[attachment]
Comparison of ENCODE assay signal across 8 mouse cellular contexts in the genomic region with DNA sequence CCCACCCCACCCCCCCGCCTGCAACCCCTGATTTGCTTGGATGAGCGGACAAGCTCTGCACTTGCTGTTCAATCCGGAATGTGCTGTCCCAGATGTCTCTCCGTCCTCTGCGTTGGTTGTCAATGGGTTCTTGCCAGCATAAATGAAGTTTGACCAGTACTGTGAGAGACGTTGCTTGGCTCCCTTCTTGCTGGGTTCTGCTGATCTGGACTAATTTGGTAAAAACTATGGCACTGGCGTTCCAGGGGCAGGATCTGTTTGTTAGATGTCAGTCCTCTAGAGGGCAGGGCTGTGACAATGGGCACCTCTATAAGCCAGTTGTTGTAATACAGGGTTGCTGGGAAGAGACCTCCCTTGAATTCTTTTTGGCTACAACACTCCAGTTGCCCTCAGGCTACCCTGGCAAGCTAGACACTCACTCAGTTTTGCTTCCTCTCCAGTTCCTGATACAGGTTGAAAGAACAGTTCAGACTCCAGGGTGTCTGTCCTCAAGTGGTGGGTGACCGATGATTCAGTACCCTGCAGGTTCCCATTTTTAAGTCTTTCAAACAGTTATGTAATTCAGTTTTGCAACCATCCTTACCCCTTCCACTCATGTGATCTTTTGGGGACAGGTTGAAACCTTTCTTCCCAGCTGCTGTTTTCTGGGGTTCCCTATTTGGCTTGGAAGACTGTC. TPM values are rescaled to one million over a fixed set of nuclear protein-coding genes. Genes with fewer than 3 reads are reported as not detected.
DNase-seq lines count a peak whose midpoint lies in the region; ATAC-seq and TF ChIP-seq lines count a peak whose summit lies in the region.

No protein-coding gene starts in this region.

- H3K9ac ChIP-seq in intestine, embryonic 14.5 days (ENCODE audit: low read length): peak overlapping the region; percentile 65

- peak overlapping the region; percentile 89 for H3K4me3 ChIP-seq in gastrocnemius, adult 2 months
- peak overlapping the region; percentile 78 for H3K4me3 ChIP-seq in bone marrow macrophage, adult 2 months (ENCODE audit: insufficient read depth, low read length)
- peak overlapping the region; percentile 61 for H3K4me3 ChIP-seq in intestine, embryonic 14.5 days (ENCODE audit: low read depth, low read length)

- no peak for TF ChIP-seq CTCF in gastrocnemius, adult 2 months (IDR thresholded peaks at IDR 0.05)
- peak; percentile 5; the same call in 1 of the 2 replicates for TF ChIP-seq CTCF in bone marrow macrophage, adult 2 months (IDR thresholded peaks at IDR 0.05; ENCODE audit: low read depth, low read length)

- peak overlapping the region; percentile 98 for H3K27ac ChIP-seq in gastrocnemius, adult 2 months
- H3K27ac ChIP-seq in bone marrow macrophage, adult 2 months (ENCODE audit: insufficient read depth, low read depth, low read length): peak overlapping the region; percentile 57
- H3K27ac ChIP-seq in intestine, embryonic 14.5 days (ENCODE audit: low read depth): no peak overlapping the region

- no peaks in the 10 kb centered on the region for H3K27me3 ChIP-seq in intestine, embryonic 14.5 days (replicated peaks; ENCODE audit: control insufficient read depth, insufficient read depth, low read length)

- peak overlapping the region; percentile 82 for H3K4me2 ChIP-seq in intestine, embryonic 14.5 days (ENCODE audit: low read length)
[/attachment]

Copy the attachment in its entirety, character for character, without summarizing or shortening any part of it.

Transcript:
Comparison of ENCODE assay signal across 8 mouse cellular contexts in the genomic region with DNA sequence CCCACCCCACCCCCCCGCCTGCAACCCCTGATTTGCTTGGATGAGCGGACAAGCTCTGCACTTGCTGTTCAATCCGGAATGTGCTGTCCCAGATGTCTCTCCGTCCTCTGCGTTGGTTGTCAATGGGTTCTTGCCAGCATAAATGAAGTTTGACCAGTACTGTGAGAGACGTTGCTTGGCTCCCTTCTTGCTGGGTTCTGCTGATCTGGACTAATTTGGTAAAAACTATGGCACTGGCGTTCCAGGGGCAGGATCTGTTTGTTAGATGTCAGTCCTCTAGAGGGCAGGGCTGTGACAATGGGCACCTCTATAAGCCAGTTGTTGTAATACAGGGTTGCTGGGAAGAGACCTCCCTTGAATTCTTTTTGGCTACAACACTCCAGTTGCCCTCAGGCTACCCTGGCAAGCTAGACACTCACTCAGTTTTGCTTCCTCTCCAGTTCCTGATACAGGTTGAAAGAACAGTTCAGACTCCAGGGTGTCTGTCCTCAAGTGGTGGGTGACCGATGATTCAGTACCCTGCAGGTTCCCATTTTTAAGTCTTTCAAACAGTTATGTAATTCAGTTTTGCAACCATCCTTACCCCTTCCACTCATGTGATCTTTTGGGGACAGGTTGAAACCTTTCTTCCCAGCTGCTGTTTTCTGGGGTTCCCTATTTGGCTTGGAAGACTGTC. TPM values are rescaled to one million over a fixed set of nuclear protein-coding genes. Genes with fewer than 3 reads are reported as not detected.
DNase-seq lines count a peak whose midpoint lies in the region; ATAC-seq and TF ChIP-seq lines count a peak whose summit lies in the region.

No protein-coding gene starts in this region.

- H3K9ac ChIP-seq in intestine, embryonic 14.5 days (ENCODE audit: low read length): peak overlapping the region; percentile 65

- peak overlapping the region; percentile 89 for H3K4me3 ChIP-seq in gastrocnemius, adult 2 months
- peak overlapping the region; percentile 78 for H3K4me3 ChIP-seq in bone marrow macrophage, adult 2 months (ENCODE audit: insufficient read depth, low read length)
- peak overlapping the region; percentile 61 for H3K4me3 ChIP-seq in intestine, embryonic 14.5 days (ENCODE audit: low read depth, low read length)

- no peak for TF ChIP-seq CTCF in gastrocnemius, adult 2 months (IDR thresholded peaks at IDR 0.05)
- peak; percentile 5; the same call in 1 of the 2 replicates for TF ChIP-seq CTCF in bone marrow macrophage, adult 2 months (IDR thresholded peaks at IDR 0.05; ENCODE audit: low read depth, low read length)

- peak overlapping the region; percentile 98 for H3K27ac ChIP-seq in gastrocnemius, adult 2 months
- H3K27ac ChIP-seq in bone marrow macrophage, adult 2 months (ENCODE audit: insufficient read depth, low read depth, low read length): peak overlapping the region; percentile 57
- H3K27ac ChIP-seq in intestine, embryonic 14.5 days (ENCODE audit: low read depth): no peak overlapping the region

- no peaks in the 10 kb centered on the region for H3K27me3 ChIP-seq in intestine, embryonic 14.5 days (replicated peaks; ENCODE audit: control insufficient read depth, insufficient read depth, low read length)

- peak overlapping the region; percentile 82 for H3K4me2 ChIP-seq in intestine, embryonic 14.5 days (ENCODE audit: low read length)